The first time I ever saw a urinal was in the Yale Art Gallery.

Marcel Duchamp’s Fountain.

Blurry memory serves to tell that I cracked open a bathroom years later and was shocked to find the urinals were backwards! And copious!

A vomitorium’s worth of bowls for men to stand by. I was curious in a wordless way. How capitalism’s necessity manufactured peen-staring awkwardness. Sideways queues more awkward than the Communist bread lines I escaped.

What I’m trying to say is, I’m a special breed of prude. Stronger than the Catholic guilt kind.

The post-Iron Curtain Russian Jew. Secular, but ethnically Jewish enough have it marked on my passport. “Cultured” in upbringing, turning our nose up at Adam Sandler movies. Shelling out for a ballet or museum, but not reading the reviews first.

The first time I ever heard of a “hard on” was watching Someone Who’ll Watch Over Me. A dark prison play put on in a suburban barn for a 40 some odd pile of old intellectuals. Carefully dressed in mothy red get ups, turtleneck dresses and broaches, perhaps trying to forget their own drawing room drama with equally stuffy psychological drama.

A prisoner sits in a carefully dusty corner, doing the nostalgia monologue. He remembers a dream where he was walking and his cellmate jumped on his back. You “grabbed my wad” and “gave me a hard on and I liked it” he says.

A mournful, jazz voice, probably a fragile Blossom Dearie-style white vocalist sings the title song in the background. And 11 year old me grieves for this tatty prisoner whose “hard on” must have been someone hopping on his back, grabbing his genitals and squeezing.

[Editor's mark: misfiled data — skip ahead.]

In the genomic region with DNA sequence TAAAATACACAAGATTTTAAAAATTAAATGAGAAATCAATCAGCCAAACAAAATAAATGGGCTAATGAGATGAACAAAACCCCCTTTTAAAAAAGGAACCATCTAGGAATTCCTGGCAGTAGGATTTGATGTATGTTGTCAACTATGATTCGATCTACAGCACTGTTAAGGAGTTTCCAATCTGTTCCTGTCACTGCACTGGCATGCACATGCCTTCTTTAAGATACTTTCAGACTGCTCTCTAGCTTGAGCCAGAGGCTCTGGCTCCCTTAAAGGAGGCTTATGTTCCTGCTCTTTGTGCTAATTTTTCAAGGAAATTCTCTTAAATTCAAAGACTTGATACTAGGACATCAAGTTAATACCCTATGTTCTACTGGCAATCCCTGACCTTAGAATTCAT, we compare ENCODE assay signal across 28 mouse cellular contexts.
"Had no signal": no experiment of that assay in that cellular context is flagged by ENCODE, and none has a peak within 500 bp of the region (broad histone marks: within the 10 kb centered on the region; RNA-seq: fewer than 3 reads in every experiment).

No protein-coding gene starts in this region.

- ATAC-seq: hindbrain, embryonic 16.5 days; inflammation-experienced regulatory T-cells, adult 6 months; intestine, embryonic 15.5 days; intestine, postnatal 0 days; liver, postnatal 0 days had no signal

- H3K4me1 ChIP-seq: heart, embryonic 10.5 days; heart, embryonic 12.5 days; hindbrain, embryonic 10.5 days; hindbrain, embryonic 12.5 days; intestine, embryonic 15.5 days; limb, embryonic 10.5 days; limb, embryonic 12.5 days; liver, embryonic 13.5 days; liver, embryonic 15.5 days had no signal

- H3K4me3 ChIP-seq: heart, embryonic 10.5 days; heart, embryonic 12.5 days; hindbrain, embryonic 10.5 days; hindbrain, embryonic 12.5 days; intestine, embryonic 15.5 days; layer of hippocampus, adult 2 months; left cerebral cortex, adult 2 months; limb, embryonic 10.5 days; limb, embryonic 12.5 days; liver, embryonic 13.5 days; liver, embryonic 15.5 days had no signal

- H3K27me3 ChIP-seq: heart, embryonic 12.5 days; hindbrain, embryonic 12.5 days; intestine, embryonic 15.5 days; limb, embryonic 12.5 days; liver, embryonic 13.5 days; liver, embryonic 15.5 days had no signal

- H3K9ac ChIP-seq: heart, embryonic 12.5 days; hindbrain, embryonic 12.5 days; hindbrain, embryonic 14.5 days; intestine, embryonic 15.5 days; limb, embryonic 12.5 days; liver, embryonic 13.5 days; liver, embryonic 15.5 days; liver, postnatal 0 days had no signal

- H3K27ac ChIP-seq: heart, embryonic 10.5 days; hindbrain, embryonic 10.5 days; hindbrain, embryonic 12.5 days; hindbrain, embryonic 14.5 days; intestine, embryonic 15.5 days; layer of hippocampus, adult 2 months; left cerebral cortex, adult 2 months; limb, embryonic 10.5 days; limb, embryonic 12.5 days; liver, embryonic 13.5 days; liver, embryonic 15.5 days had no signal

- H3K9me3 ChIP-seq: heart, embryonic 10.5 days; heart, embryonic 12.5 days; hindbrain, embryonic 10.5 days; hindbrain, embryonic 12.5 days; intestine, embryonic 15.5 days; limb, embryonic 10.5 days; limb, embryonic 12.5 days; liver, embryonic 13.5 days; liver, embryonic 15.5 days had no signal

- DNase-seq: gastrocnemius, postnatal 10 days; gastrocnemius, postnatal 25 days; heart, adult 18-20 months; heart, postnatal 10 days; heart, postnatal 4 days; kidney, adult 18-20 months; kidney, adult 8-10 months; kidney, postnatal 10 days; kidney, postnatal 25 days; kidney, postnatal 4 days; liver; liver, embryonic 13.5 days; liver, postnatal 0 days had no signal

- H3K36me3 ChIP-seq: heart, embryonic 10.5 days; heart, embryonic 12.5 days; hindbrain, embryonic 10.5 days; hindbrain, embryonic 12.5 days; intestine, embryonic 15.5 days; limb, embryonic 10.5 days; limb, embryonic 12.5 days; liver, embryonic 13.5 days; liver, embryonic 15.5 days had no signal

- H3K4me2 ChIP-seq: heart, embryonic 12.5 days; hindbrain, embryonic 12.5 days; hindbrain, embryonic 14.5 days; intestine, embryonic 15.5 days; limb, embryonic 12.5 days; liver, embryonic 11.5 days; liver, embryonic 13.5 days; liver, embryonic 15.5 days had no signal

Anxiety is something I now know I also learned from plays. I left this one, and Miss Evers’ Boys, and other fanciful horror scenarios with confused wistfulness.

The dirt beige set was supposed to be extreme. Three men facing off, tearing each other down in isolation where they’ll face entropy.

When we stood up and looked around the audience, we were supposed to feel relief. In our neat get ups, still seated in a suburban theater in a converted barn, not a prison. “Look at those poor historical sods,” we might think.

But, I felt fearful watching the old people file out of the theater. Relieved we were middle class, noticing I wasn’t old or a prisoner. They bring their psychologist sons in tow, file out for a healthy dinner of braised haddock and broccoli rabe.

They and their urologists are separated by a thin fourth wall against three thirty somethings languishing in a cell. I shuddered and I knew it. I imagined myself as an 80 year old when I was ten, sighed about time passing by. All the while, sorry for the guy who enjoyed getting his genitals scrunched in someone’s fist.

And guys wonder why I can’t orgasm.